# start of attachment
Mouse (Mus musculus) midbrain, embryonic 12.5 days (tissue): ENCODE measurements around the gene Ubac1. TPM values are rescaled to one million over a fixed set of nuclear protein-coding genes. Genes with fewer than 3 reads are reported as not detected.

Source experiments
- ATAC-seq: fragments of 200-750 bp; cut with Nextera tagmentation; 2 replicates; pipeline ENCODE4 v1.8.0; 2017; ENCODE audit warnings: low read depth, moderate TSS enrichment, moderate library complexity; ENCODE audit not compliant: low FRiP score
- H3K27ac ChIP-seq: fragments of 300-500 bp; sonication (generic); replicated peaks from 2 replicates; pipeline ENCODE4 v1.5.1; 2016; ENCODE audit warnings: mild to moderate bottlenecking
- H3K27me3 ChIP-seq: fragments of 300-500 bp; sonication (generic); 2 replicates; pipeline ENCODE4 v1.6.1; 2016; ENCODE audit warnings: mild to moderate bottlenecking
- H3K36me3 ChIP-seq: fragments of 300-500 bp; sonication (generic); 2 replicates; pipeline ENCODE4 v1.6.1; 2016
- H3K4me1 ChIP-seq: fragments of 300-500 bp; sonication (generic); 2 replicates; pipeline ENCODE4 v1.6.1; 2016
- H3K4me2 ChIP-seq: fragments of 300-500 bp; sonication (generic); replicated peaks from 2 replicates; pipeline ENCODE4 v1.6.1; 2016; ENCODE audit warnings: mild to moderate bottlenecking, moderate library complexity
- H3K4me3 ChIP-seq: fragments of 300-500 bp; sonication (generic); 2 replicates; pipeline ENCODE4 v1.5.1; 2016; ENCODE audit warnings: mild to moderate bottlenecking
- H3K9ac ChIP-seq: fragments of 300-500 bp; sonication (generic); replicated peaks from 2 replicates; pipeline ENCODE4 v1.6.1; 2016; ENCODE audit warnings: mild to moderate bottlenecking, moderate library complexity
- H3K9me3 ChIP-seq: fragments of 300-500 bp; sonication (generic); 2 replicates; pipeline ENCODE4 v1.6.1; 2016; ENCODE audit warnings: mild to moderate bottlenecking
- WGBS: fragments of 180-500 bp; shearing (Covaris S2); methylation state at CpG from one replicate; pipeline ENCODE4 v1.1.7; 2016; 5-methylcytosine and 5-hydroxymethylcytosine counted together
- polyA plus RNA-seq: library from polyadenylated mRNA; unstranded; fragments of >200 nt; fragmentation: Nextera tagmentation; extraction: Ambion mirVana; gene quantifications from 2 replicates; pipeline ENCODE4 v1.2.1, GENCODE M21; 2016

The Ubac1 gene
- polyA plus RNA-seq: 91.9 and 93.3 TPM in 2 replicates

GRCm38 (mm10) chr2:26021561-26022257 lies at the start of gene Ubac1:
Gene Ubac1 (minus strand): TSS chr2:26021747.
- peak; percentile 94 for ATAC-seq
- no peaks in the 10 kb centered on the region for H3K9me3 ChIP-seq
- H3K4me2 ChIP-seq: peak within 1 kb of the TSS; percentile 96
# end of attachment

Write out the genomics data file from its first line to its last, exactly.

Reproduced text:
Mouse (Mus musculus) midbrain, embryonic 12.5 days (tissue): ENCODE measurements around the gene Ubac1. TPM values are rescaled to one million over a fixed set of nuclear protein-coding genes. Genes with fewer than 3 reads are reported as not detected.

Source experiments
- ATAC-seq: fragments of 200-750 bp; cut with Nextera tagmentation; 2 replicates; pipeline ENCODE4 v1.8.0; 2017; ENCODE audit warnings: low read depth, moderate TSS enrichment, moderate library complexity; ENCODE audit not compliant: low FRiP score
- H3K27ac ChIP-seq: fragments of 300-500 bp; sonication (generic); replicated peaks from 2 replicates; pipeline ENCODE4 v1.5.1; 2016; ENCODE audit warnings: mild to moderate bottlenecking
- H3K27me3 ChIP-seq: fragments of 300-500 bp; sonication (generic); 2 replicates; pipeline ENCODE4 v1.6.1; 2016; ENCODE audit warnings: mild to moderate bottlenecking
- H3K36me3 ChIP-seq: fragments of 300-500 bp; sonication (generic); 2 replicates; pipeline ENCODE4 v1.6.1; 2016
- H3K4me1 ChIP-seq: fragments of 300-500 bp; sonication (generic); 2 replicates; pipeline ENCODE4 v1.6.1; 2016
- H3K4me2 ChIP-seq: fragments of 300-500 bp; sonication (generic); replicated peaks from 2 replicates; pipeline ENCODE4 v1.6.1; 2016; ENCODE audit warnings: mild to moderate bottlenecking, moderate library complexity
- H3K4me3 ChIP-seq: fragments of 300-500 bp; sonication (generic); 2 replicates; pipeline ENCODE4 v1.5.1; 2016; ENCODE audit warnings: mild to moderate bottlenecking
- H3K9ac ChIP-seq: fragments of 300-500 bp; sonication (generic); replicated peaks from 2 replicates; pipeline ENCODE4 v1.6.1; 2016; ENCODE audit warnings: mild to moderate bottlenecking, moderate library complexity
- H3K9me3 ChIP-seq: fragments of 300-500 bp; sonication (generic); 2 replicates; pipeline ENCODE4 v1.6.1; 2016; ENCODE audit warnings: mild to moderate bottlenecking
- WGBS: fragments of 180-500 bp; shearing (Covaris S2); methylation state at CpG from one replicate; pipeline ENCODE4 v1.1.7; 2016; 5-methylcytosine and 5-hydroxymethylcytosine counted together
- polyA plus RNA-seq: library from polyadenylated mRNA; unstranded; fragments of >200 nt; fragmentation: Nextera tagmentation; extraction: Ambion mirVana; gene quantifications from 2 replicates; pipeline ENCODE4 v1.2.1, GENCODE M21; 2016

The Ubac1 gene
- polyA plus RNA-seq: 91.9 and 93.3 TPM in 2 replicates

GRCm38 (mm10) chr2:26021561-26022257 lies at the start of gene Ubac1:
Gene Ubac1 (minus strand): TSS chr2:26021747.
- peak; percentile 94 for ATAC-seq
- no peaks in the 10 kb centered on the region for H3K9me3 ChIP-seq
- H3K4me2 ChIP-seq: peak within 1 kb of the TSS; percentile 96